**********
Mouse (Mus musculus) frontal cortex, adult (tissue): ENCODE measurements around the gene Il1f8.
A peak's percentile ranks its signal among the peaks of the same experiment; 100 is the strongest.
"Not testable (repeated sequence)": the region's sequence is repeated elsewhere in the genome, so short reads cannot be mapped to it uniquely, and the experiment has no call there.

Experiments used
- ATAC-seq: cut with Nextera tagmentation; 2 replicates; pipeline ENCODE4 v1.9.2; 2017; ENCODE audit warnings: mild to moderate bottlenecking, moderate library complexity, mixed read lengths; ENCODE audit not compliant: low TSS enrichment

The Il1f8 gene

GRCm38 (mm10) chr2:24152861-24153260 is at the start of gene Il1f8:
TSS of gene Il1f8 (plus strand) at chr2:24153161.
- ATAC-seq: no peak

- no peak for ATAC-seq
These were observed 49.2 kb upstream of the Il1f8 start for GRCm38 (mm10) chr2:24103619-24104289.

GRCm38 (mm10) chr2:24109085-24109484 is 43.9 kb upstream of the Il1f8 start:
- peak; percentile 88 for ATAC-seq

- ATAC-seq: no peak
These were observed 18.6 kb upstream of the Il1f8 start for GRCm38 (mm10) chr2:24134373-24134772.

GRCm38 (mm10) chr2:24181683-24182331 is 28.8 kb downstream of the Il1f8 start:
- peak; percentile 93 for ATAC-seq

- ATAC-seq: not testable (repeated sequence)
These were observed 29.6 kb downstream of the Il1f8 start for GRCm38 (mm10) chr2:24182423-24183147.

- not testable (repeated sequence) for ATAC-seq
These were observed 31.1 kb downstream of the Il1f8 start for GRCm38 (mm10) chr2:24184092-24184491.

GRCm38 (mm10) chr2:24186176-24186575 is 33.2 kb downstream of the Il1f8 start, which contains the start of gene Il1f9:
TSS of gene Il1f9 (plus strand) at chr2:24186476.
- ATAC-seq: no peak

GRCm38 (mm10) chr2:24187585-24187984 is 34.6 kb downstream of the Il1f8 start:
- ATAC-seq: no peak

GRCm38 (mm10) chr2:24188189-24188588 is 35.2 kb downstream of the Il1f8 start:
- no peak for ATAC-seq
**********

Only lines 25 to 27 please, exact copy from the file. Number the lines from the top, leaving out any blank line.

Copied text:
GRCm38 (mm10) chr2:24187585-24187984 is 34.6 kb downstream of the Il1f8 start:
- ATAC-seq: no peak

GRCm38 (mm10) chr2:24188189-24188588 is 35.2 kb downstream of the Il1f8 start: